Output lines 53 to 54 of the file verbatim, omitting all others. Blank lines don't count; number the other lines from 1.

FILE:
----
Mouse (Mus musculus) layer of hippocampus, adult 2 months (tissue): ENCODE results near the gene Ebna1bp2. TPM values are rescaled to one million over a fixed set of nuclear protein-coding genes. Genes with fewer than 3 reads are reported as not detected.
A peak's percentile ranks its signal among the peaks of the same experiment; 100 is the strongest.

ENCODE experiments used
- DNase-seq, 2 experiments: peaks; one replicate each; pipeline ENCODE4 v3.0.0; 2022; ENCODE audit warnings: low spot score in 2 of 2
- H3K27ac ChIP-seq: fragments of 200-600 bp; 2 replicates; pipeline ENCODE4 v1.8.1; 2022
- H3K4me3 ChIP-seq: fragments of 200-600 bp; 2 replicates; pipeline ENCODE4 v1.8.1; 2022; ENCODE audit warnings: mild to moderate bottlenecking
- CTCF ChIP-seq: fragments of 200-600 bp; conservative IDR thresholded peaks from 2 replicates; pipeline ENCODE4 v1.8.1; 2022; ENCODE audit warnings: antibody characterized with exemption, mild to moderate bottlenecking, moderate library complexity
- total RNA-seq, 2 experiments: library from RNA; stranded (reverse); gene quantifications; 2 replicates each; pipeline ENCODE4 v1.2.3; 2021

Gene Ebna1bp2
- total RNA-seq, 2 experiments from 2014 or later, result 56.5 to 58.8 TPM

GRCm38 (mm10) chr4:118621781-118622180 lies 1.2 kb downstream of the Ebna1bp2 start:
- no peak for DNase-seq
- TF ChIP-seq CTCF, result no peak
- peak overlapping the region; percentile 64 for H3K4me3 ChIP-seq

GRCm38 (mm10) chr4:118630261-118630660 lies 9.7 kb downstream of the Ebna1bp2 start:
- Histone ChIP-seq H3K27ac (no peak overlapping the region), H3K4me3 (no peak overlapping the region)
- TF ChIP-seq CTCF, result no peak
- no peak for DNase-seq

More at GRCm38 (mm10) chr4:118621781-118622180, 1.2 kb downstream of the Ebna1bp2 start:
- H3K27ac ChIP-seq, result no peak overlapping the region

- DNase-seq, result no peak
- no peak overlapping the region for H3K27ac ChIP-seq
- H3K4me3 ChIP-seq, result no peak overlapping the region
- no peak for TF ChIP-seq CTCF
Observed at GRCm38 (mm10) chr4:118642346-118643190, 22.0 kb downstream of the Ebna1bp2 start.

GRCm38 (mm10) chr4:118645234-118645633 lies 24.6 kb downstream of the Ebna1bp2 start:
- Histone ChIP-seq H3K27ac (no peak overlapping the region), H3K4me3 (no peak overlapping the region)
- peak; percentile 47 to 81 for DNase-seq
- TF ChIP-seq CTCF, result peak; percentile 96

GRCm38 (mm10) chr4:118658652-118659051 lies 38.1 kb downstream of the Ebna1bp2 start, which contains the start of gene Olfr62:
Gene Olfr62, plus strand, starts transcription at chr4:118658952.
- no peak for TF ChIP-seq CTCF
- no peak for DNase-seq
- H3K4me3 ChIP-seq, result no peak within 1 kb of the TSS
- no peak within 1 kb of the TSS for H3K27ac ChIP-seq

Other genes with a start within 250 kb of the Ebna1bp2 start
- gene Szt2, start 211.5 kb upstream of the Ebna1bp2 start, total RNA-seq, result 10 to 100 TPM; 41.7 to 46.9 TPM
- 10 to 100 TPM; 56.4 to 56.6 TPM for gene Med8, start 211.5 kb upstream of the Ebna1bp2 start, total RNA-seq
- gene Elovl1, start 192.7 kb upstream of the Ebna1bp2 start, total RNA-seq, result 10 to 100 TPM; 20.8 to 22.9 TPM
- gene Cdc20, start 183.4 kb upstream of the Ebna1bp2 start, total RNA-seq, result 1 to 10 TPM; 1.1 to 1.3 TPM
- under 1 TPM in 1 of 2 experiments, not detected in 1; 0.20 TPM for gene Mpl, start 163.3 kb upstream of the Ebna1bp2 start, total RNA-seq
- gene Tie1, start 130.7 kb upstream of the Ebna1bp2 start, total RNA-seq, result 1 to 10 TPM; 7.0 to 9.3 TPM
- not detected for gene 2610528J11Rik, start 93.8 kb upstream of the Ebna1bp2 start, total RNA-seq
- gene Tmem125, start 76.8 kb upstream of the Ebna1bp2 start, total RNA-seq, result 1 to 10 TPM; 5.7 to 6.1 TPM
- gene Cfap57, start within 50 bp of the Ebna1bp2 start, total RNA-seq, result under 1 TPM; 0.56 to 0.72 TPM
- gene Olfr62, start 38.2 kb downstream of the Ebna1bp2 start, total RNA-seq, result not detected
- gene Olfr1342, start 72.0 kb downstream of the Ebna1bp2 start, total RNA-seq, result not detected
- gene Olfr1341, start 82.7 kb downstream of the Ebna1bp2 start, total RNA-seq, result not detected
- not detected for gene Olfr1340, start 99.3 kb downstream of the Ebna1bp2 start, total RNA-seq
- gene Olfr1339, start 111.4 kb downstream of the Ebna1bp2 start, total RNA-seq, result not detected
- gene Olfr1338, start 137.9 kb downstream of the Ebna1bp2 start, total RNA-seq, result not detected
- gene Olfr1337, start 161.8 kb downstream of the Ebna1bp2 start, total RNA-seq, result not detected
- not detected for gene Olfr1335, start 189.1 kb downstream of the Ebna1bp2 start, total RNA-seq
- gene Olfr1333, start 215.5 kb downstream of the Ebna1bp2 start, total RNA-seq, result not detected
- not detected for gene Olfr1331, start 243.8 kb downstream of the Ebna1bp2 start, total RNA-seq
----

- not detected for gene Olfr1335, start 189.1 kb downstream of the Ebna1bp2 start, total RNA-seq
- gene Olfr1333, start 215.5 kb downstream of the Ebna1bp2 start, total RNA-seq, result not detected